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Using Morphia to Map Java Objects in MongoDB

07.24.2013
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MongoDB is an open source document-oriented NoSQL database system which stores data as JSON-like documents with dynamic schemas.  As it doesn't store data in tables as is done in the usual relational database setup, it doesn't map well to the JPA way of storing data. Morphia is an open source lightweight type-safe library designed to bridge the gap between the MongoDB Java driver and domain objects. It can be an alternative to SpringData if you're not using the Spring Framework to interact with MongoDB.

This post will cover the basics of persisting and querying entities along the lines of JPA by using Morphia and a MongoDB database instance.

There are four POJOs this example will be using. First we have BaseEntity which is an abstract class containing the Id and Version fields:

package com.city81.mongodb.morphia.entity;
 
import org.bson.types.ObjectId;
import com.google.code.morphia.annotations.Id;
import com.google.code.morphia.annotations.Property;
import com.google.code.morphia.annotations.Version;
 
public abstract class BaseEntity {
 
    @Id
    @Property("id")
    protected ObjectId id;
 
    @Version
    @Property("version")
    private Long version;
 
    public BaseEntity() {
        super();
    }
 
    public ObjectId getId() {
        return id;
    }
 
    public void setId(ObjectId id) {
        this.id = id;
    }
 
    public Long getVersion() {
        return version;
    }
 
    public void setVersion(Long version) {
        this.version = version;
    }
 
}

Whereas JPA would use @Column to rename the attribute, Morphia uses @Property. Another difference is that @Property needs to be on the variable whereas @Column can be on the variable or the get method.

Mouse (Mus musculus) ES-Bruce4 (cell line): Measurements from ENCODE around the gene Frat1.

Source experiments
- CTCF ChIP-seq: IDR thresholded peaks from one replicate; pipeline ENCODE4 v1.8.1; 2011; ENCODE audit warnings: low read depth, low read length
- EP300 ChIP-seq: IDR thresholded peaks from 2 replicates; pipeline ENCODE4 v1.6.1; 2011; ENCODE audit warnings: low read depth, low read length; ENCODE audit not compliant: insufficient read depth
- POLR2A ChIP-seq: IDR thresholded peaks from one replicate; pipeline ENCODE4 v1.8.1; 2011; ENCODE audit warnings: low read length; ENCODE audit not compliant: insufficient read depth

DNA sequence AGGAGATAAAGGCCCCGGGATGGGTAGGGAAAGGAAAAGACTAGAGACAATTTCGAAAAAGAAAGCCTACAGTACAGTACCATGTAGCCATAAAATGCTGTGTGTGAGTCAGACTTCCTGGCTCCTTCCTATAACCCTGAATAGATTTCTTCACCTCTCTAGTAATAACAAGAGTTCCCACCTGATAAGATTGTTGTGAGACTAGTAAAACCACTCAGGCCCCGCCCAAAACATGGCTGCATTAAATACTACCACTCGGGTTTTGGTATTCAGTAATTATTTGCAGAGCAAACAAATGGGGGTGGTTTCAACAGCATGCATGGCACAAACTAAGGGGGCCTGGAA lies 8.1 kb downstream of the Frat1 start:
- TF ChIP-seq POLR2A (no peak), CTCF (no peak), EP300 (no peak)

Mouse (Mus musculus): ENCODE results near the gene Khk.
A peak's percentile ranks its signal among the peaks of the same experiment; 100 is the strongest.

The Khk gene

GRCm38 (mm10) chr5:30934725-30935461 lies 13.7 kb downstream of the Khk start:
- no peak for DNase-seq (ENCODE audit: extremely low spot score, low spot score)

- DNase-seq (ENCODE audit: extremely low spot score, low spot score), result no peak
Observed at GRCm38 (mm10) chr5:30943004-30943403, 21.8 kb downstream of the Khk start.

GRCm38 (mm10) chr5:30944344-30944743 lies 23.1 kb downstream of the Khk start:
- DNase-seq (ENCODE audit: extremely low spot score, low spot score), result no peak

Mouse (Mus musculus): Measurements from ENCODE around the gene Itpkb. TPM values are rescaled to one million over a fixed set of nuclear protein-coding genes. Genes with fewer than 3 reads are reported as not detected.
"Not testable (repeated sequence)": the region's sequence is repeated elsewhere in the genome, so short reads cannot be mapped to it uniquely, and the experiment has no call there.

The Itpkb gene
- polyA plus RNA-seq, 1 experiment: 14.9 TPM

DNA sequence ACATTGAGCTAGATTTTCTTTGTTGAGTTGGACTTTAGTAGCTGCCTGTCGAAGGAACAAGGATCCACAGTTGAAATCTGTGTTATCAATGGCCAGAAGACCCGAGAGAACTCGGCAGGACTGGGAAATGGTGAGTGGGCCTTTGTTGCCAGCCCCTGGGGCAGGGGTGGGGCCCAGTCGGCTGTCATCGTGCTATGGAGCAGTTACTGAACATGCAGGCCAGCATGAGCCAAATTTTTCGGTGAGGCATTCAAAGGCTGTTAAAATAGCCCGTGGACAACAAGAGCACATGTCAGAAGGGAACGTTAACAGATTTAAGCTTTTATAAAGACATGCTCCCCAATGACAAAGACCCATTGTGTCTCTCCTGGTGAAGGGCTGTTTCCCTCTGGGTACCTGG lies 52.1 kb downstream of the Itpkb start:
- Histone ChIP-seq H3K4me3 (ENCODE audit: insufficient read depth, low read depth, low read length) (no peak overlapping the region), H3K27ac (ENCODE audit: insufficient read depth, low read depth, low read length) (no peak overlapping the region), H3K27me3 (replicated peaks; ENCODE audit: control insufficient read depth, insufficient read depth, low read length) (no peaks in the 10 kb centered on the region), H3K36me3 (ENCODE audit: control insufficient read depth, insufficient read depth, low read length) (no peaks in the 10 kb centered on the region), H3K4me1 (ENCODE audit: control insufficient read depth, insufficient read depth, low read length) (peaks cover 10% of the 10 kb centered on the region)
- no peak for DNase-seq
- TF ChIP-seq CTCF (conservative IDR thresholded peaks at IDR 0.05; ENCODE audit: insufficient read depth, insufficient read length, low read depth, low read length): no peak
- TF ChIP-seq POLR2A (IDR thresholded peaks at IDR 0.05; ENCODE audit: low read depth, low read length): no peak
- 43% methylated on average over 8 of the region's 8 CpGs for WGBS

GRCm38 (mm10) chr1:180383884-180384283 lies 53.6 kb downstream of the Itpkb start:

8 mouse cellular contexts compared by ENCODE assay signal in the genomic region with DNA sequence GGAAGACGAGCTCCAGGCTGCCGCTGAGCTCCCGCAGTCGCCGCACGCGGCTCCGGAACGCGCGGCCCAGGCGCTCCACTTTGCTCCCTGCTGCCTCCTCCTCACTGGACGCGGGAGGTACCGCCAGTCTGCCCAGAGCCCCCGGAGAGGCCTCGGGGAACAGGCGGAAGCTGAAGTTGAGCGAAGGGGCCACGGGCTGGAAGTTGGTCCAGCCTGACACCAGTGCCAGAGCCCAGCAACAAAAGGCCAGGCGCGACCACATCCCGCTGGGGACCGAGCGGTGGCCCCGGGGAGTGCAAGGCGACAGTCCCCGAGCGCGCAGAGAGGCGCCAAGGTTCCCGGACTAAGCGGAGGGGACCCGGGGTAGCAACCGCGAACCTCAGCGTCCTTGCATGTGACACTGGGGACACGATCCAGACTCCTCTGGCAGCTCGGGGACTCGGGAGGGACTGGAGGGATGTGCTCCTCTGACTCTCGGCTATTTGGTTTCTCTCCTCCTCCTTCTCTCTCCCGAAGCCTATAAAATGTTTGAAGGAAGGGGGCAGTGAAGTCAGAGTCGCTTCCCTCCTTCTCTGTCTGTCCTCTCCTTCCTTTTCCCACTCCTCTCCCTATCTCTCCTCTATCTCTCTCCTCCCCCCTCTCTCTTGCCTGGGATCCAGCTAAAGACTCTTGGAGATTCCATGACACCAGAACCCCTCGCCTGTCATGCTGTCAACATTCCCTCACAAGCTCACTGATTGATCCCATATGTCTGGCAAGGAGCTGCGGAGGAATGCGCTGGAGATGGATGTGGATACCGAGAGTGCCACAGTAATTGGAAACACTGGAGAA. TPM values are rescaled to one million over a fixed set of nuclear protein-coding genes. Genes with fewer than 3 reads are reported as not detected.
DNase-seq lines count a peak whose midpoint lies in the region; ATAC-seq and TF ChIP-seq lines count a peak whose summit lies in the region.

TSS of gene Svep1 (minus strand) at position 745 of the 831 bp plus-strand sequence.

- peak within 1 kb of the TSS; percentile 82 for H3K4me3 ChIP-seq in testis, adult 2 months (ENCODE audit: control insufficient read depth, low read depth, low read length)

The main entity we want to persist is the Customer class:

package com.city81.mongodb.morphia.entity;
 
import java.util.List;
import com.google.code.morphia.annotations.Embedded;
import com.google.code.morphia.annotations.Entity;
 
@Entity
public class Customer extends BaseEntity {
 
    private String name;
    private List<Account> accounts;
    @Embedded
    private Address address;
 
    public String getName() {
        return name;
    }
 
    public void setName(String name) {
        this.name = name;
    }
 
    public List<Account> getAccounts() {
        return accounts;
    }
 
    public void setAccounts(List<Account> accounts) {
        this.accounts = accounts;
    }
 
    public Address getAddress() {
        return address;
    }
 
    public void setAddress(Address address) {
        this.address = address;
    }
 
}

As with JPA, the POJO is annotated with @Entity. The class also shows an example of @Embedded:

The Address class is also annotated with @Embedded as shown below:

package com.city81.mongodb.morphia.entity;
 
import com.google.code.morphia.annotations.Embedded;
 
@Embedded
public class Address {
 
    private String number;
    private String street;
    private String town;
    private String postcode;
 
    public String getNumber() {
        return number;
    }
 
    public void setNumber(String number) {
        this.number = number;
    }
 
    public String getStreet() {
        return street;
    }
 
    public void setStreet(String street) {
        this.street = street;
    }
 
    public String getTown() {
        return town;
    }
 
    public void setTown(String town) {
        this.town = town;
    }
 
    public String getPostcode() {
        return postcode;
    }
 
    public void setPostcode(String postcode) {
        this.postcode = postcode;
    }
 
}

Finally, we have the Account class of which the customer class has a collection of:

package com.city81.mongodb.morphia.entity;
 
import com.google.code.morphia.annotations.Entity;
 
@Entity
public class Account extends BaseEntity {
 
    private String name;
 
    public String getName() {
        return name;
    }
 
    public void setName(String name) {
        this.name = name;
    }
 
}

The above show only a small subset of what annotations can be applied to domain classes. More can be found at http://code.google.com/p/morphia/wiki/AllAnnotations

The Example class shown below goes through the steps involved in connecting to the MongoDB instance, populating the entities, persisting them and then retrieving them:

package com.city81.mongodb.morphia;
 
import java.net.UnknownHostException;
import java.util.ArrayList;
import java.util.List;